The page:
From that time on, Jesus began to show his disciples that he must go to Jerusalem and undergo great suffering at the hands of the elders and chief priests and scribes, and be killed, and on the third day be raised. And Peter took him aside and began to rebuke him, saying, ‘God forbid it, Lord! This must never happen to you.’ But he turned and said to Peter, ‘Get behind me, Satan! You are a stumbling-block to me; for you are setting your mind not on divine things but on human things.’ Then Jesus told his disciples, ‘If any want to become my followers, let them deny themselves and take up their cross and follow me. For those who want to save their life will lose it, and those who lose their life for my sake will find it. For what will it profit them if they gain the whole world but forfeit their life? Or what will they give in return for their life? ‘For the Son of Man is to come with his angels in the glory of his Father, and then he will repay everyone for what has been done. Truly I tell you, there are some standing here who will not taste death before they see the Son of Man coming in his kingdom.’
‘…it is not enough to dream of a world transformed under the narrow set of parameters out of which we all tend to operate. Dreaming of this world will require that our imaginations expand beyond the calculus of power and influence within which we now function….You do not understand Christ till you understand His Cross.… It is only by understanding it that we escape from religion with no mind, and from religion which is all mind, from pietism with its lack of critical judgement, and from rationalism with its lack of everything else” (PT Forsyth The cruciality of the Cross)
Peter operated within the parameters of his Jewish faith which did not include the Messiah suffering and dying on a Roman form of execution ie the Cross. As spokesman for the disciples we can assume the others thought the same. Peter could not countenance his beloved Master willingly travelling towards Jerusalem, suffering and death, any more than a similar journey being undertaken by the disciples. Jesus’ sharp rebuke to Peter must have shocked them all. The disciples are not just to be witnesses of Jesus’ suffering but participants in it. They don’t just get to tell about it. They will actually live through Jesus’ suffering in their own bodies. It’s all so much to absorb, that I wonder if they took in Jesus’ promise of God’s reward.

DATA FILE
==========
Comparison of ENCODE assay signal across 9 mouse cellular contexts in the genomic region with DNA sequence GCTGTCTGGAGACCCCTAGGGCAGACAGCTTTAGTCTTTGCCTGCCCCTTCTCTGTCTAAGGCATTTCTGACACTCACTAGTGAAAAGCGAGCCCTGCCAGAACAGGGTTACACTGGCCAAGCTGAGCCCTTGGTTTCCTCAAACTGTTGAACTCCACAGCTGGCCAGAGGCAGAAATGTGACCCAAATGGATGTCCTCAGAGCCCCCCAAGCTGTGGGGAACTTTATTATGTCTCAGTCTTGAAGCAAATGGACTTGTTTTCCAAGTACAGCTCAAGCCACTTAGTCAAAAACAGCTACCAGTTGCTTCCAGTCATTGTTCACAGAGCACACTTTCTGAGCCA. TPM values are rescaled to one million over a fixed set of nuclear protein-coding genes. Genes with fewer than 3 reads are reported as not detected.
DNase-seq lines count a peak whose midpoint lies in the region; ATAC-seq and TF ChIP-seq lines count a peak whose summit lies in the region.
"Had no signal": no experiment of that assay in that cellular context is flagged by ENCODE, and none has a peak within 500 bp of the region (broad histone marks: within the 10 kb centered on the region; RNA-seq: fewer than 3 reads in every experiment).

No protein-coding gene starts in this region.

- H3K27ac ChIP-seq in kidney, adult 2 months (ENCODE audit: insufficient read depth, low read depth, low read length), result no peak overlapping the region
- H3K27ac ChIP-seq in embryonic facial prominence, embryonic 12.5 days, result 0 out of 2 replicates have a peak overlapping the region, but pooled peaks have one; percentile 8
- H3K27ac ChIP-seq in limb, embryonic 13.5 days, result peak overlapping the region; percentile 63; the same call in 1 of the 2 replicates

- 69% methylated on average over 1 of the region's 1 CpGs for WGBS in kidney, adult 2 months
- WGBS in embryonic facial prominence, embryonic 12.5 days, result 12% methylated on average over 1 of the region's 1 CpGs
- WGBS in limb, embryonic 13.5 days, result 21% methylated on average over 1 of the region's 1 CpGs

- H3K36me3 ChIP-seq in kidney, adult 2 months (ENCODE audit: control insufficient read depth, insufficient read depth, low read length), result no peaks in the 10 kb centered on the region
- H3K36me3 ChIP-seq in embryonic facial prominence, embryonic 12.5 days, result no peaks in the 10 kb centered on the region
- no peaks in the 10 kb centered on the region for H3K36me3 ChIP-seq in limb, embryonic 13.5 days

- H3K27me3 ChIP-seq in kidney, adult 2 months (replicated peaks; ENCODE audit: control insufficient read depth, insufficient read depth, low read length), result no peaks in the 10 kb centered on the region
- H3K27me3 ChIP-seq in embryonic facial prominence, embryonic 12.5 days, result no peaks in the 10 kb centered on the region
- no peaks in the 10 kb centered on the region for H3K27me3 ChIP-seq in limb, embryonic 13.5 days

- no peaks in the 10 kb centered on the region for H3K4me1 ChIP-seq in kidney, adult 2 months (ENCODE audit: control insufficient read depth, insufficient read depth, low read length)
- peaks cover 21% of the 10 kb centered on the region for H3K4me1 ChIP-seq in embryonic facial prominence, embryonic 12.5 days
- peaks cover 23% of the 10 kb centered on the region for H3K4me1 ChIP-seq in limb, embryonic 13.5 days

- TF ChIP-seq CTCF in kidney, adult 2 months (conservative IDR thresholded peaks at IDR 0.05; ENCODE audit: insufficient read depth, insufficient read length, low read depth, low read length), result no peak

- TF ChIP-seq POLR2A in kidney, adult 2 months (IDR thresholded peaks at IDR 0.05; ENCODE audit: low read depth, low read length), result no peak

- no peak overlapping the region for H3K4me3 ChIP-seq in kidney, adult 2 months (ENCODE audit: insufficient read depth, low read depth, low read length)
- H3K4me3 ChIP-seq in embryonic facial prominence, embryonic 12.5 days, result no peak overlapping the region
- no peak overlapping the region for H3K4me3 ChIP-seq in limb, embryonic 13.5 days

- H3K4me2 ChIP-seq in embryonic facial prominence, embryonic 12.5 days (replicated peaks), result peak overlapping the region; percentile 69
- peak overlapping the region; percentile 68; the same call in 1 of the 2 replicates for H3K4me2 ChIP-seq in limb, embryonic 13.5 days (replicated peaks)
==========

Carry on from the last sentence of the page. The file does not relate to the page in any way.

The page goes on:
We operate within the parameters of our faith. Do our dreams of a transformed world include the necessity of suffering for our faith? How different is our reaction from that of Jesus’ disciples when faced with the reality that we too are called not just to be witnesses but participants in Christ’s body here on earth? What part are you and I, members of Christ’s church, prepared to play in God’s continuing work?
Gracious God we thank you for members of Christ’s church who witness to his presence daily through word and deed, undeterred by the cost. Help us to be your people not just in word, but also in deed. Let your Spirit strengthen us in times of suffering and trial, so that we prove good disciples of the one who suffered, died, and rose again for us, your well beloved Son Amen
The Revd John A Young, retired minister of National Synod of Scotland, member Giffnock URC